Because we are enculturated people, we always read Scripture from a particular vantage point. Sometimes it can be helpful to consider the lens we use and to try reading the Bible from the vantage point of others. I’d like to suggest that you take a tour of the Bible through the eyes of a refugee–a displaced person. Some 60 million people in the world today live displaced from their homes due to human and natural caused disasters. They have lost most if not all of their comforts (language, home, family, land, food, community, protection, job, etc).
Does the bible have anything to say about their experiences?
Right off, we see Adam and Eve, forcibly displaced from their lovely home, barred by an angel with a flaming sword, never to return. We often think about their culpability. It was their own sin that caused this trouble. Set aside that fact. Imagine what it was like for them to be removed from the best place ever to live and then to live for over 900 years in exile where nothing could compare to what was lost.
At the other end of the Bible we have John writing Revelation from…wait for it…exile on Patmos. In between these bookends, we have Abraham as sojourner. Israel moves to Egypt to escape a famine only to be enslaved for 400 years. Generations later David is on the run from Saul. Still later, both the Northern and Southern Kingdoms are sent off to exile with only a small remnant able to return after 70 years. Displacement doesn’t stop at the end of the Old Testament. Jesus’ first life experience is on the run from King Herod. Later, after Pentecost, Christians flee Jerusalem to avoid Jewish and Roman persecution.
But there is much more to see in the Bible than examples of displacement. Consider these biblical themes that relate to refugee experiences:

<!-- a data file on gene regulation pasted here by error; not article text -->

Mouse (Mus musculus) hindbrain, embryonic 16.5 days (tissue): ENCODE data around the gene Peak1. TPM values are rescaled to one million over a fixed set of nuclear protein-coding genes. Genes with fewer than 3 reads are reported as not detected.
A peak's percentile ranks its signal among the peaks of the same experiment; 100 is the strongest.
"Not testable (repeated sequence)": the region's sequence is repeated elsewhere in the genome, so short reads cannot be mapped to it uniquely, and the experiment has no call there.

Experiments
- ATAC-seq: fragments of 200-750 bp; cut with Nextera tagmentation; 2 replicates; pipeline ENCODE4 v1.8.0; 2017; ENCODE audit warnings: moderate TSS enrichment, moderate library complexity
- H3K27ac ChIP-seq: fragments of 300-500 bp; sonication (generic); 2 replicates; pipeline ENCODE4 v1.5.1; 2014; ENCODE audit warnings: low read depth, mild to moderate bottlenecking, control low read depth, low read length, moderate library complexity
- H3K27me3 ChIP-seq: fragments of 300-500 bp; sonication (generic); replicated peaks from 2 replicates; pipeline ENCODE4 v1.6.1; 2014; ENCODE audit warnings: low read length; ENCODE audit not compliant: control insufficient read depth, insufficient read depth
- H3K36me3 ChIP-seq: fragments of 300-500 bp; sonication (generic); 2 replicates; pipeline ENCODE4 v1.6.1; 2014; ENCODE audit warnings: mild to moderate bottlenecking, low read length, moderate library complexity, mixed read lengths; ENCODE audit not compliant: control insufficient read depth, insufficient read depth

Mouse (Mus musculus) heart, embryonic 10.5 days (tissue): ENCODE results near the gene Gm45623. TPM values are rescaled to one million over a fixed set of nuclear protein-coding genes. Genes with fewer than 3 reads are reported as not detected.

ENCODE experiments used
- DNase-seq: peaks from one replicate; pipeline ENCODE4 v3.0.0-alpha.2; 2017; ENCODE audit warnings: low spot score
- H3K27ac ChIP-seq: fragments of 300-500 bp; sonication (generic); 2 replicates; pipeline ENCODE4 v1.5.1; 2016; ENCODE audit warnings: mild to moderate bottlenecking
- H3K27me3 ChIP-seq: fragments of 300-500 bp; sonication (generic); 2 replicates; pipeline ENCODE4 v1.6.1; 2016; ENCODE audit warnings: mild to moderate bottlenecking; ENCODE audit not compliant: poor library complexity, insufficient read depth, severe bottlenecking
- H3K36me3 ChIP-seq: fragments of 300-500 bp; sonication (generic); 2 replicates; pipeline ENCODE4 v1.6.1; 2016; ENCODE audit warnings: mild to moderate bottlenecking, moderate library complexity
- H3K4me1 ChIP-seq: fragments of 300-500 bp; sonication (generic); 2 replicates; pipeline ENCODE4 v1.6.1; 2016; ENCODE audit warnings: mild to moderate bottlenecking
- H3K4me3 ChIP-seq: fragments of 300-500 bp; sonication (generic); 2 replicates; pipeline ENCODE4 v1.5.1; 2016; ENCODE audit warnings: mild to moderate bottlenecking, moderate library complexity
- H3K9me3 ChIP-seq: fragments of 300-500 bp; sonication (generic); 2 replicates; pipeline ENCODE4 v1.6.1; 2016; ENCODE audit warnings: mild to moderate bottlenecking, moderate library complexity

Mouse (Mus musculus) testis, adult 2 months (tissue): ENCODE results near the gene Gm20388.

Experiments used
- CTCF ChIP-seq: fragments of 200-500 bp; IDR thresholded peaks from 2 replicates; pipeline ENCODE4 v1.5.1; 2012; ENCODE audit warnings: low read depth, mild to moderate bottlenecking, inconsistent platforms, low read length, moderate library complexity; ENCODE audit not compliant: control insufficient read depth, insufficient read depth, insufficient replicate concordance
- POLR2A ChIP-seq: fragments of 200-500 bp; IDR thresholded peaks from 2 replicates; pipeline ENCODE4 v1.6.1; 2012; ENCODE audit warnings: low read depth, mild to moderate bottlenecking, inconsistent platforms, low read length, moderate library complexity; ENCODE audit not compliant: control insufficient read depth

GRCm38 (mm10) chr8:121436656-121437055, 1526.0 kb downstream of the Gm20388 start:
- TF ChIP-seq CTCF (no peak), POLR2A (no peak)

- God pursues displaced people. God chases down Adam and Eve after their sin. During the time of the Judges, God becomes impatient with Israel’s misery
- God protects even within trouble. When Cain is exiled for murdering Abel, God marks Cain in order to protect him. Israel grows while enslaved. Exiles in Babylon rise to leadership.
- God sees our troubles and he is moved by it. Notice God’s special kindness to Hagar.
- God wants to hear our complaints. With 1/3 of the Psalms in the form of laments, it is clear God desires to hear our complaints and groaning. He even writes words for us to repeat when we can’t find our own.
- God invites us to share in his life by willingly displacing himself to share in our pain. The incarnation reveals a God who willingly leaves perfection in relationship and community and lowers himself into a world of war and brokenness. His work enables us to enter in with those who have been displaced, “for such a time as this.”
- God prepares a place where we will one day be at home again. One day, we will all be at home in our true country with bodies that work as they were originally designed.
These truths do not remove the pain of displacement now. God’s protection in this world is not one that keeps us from all harm. In fact, our relationship with him promises that sharing in his death and resurrection we will face sorrow upon sorrow. However, knowing that God pursues us, sits with us, listening to our complaints, and provides blessings in the midst of hardship gives us hope for the day with all will be made right.
So, the next time you hear about the political and social challenges due to illegal immigration in the United States or the crisis in the Middle East and Europe, let that be a reminder to go to your Bible and read as if you are yourself displaced. Surely, we all need to work together to find solutions to these problems we face today. I suspect, however, we will be more prepared when we have the mind of Christ regarding displaced peoples. See how that perspective shapes how you live your life today and how you decide to respond to those in greater need than yourself.